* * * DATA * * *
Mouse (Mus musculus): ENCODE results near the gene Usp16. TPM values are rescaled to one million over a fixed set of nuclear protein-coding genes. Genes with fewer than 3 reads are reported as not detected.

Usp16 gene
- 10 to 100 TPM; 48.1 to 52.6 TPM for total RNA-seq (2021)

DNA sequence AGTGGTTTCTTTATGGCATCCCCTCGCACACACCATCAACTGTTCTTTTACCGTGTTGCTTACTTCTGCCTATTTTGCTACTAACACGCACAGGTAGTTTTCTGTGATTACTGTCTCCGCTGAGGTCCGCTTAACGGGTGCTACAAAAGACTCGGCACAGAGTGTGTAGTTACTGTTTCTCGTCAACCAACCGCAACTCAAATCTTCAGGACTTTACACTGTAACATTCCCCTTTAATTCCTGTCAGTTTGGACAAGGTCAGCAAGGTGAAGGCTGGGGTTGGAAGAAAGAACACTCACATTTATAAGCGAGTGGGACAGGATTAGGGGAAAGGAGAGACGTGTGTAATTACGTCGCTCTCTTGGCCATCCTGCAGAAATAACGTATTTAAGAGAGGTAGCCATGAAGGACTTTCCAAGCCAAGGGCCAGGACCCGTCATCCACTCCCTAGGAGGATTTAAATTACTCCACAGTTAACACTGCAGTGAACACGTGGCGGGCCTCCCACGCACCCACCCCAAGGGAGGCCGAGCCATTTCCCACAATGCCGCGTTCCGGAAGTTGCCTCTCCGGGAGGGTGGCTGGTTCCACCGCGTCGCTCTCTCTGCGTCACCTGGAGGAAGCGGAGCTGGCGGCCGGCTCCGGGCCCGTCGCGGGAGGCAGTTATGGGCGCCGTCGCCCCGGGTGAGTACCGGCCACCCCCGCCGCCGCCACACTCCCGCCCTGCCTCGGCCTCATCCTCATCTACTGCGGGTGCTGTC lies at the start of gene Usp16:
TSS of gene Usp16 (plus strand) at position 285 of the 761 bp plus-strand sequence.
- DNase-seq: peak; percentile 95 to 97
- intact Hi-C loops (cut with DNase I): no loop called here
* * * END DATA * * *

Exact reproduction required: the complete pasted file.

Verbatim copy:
Mouse (Mus musculus): ENCODE results near the gene Usp16. TPM values are rescaled to one million over a fixed set of nuclear protein-coding genes. Genes with fewer than 3 reads are reported as not detected.

Usp16 gene
- 10 to 100 TPM; 48.1 to 52.6 TPM for total RNA-seq (2021)

DNA sequence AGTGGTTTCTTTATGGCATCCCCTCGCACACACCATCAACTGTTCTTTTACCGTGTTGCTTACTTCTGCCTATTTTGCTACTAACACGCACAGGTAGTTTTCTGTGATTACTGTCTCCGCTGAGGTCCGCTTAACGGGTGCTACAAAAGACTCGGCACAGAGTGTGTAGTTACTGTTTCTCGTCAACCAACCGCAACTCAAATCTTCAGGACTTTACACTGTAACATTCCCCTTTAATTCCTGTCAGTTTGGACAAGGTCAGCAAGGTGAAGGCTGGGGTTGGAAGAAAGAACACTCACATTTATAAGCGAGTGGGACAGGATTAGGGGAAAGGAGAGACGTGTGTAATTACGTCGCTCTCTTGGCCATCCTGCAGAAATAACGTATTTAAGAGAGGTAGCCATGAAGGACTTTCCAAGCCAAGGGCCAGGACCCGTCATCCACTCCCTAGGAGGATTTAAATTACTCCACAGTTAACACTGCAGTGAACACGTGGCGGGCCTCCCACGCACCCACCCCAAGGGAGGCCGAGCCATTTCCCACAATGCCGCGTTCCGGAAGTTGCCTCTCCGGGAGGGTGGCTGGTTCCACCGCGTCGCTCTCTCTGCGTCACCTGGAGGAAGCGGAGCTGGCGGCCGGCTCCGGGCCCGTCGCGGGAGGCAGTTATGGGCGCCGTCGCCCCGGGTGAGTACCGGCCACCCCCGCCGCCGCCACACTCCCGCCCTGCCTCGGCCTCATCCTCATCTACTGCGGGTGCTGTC lies at the start of gene Usp16:
TSS of gene Usp16 (plus strand) at position 285 of the 761 bp plus-strand sequence.
- DNase-seq: peak; percentile 95 to 97
- intact Hi-C loops (cut with DNase I): no loop called here